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Title: Luke 22,66-71
Subtitle: Jesus before the &Pi&Rho&Epsilon&Sigma&Beta&Upsilon&Tau&Epsilon&Rho&Iota&Omicron&Nu
Author(s): MATERA, F.J.
Journal: Ephemerides Theologicae Lovanienses
Volume: 65    Issue: 1   Date: April 1989   
Pages: 43-59
DOI: 10.2143/ETL.65.1.556438

Abstract :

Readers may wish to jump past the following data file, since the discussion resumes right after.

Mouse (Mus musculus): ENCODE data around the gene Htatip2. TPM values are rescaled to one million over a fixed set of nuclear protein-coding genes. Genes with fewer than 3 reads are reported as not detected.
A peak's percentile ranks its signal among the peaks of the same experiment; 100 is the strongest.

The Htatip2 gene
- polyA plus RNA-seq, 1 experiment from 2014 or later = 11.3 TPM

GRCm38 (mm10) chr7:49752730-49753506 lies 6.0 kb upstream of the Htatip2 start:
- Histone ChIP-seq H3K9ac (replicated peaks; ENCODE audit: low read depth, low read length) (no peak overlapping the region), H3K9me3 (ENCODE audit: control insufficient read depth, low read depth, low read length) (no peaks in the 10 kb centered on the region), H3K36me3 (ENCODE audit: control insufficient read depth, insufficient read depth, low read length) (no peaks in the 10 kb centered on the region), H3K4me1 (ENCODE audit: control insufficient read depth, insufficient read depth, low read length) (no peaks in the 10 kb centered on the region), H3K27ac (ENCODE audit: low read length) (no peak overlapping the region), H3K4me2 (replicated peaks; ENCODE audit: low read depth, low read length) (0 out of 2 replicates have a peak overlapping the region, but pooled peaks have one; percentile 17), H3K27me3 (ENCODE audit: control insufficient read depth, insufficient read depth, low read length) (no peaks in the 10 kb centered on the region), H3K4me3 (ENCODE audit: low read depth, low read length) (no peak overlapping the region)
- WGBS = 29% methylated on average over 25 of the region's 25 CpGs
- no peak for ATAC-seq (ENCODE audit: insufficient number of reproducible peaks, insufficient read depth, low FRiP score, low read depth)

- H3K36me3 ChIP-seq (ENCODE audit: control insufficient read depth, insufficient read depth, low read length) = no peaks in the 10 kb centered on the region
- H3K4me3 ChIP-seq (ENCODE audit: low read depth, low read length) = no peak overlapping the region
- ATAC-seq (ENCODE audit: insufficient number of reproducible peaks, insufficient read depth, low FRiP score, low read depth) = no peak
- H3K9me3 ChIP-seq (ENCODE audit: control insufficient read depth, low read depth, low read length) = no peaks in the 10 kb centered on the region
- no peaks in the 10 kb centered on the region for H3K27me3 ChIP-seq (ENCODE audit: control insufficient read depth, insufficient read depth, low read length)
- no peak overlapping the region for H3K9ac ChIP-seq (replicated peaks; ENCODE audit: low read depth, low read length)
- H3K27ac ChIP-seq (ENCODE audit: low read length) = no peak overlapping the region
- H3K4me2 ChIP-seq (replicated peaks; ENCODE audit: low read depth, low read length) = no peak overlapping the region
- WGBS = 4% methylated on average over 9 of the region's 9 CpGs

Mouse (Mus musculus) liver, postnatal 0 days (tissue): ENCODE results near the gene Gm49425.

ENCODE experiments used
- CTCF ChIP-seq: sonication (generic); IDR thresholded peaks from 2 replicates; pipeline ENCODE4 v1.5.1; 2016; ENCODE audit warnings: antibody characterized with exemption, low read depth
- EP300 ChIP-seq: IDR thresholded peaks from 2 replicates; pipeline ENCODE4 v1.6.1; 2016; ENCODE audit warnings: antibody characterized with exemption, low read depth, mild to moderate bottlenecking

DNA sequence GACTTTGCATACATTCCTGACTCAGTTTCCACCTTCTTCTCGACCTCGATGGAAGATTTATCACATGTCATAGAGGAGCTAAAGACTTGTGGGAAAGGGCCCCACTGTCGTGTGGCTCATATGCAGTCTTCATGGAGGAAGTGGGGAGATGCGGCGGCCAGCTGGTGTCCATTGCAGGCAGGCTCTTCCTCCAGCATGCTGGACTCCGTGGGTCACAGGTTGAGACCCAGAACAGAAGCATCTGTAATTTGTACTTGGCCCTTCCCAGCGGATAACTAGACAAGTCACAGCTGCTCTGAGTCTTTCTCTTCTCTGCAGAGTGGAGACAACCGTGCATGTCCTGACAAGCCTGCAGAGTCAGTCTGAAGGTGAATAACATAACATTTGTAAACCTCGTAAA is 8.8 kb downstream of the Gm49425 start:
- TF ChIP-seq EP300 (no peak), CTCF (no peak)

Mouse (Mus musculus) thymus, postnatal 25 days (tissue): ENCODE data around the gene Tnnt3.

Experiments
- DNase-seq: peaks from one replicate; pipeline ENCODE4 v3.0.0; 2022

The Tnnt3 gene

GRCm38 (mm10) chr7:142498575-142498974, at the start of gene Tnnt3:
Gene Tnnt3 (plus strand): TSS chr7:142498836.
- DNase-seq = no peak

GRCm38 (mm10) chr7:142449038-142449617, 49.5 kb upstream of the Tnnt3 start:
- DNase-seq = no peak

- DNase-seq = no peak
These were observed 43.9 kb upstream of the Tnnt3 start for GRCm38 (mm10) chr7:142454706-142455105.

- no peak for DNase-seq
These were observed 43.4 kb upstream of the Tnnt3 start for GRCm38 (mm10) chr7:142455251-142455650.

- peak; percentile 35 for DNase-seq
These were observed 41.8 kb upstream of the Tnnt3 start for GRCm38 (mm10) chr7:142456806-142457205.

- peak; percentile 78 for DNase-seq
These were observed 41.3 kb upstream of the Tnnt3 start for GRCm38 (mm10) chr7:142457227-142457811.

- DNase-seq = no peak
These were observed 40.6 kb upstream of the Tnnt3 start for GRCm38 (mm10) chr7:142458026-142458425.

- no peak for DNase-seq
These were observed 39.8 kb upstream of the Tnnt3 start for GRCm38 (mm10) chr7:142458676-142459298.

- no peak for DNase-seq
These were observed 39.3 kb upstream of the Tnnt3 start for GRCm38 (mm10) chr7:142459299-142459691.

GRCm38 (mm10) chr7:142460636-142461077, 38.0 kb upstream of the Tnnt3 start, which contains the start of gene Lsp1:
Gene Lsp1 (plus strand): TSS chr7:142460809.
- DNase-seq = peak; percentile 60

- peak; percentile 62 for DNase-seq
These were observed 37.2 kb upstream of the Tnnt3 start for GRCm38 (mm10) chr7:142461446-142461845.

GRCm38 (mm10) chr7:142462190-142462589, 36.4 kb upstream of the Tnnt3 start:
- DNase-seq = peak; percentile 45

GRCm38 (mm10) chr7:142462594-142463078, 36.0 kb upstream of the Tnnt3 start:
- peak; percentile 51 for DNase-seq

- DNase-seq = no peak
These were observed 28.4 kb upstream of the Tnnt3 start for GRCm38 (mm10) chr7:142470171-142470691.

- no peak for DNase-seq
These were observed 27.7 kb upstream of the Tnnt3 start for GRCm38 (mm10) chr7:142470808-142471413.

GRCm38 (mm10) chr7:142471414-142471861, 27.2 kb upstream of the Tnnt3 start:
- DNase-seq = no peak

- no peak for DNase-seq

The trial of Jesus of Nazareth continues to occupy the attention of the scholarly communion, and for a good reason. How people understand the condemnation and execution of Jesus inevitably affects the manner in which they interpret the significance of his death and apportion responsability for it. For example, if one concludes that the Jewish Sanhedrin condemned Jesus to death as Matthew and Mark report, one miight be inclined to place th burden of responsibility upon the Jewish leadership of Jesus' day. But if one is convinced that there was a Jewish collaboration at the highest levels but not a formal trial, one might pkace the responsibility for Jesus' death upon Pontius Pilate, the Roman procurator. In either instance, there are further ramifications for interpreting the significance of Jesus' death. One who argues that the Jewish high council formally condemned Jesus to death might view this death as the result of a religious conflict between Jesus and Judaism, whereas one who places the responsability with the Roman governor might maintain that Jesus was rightly or mistakenly put to death as a seditionist.

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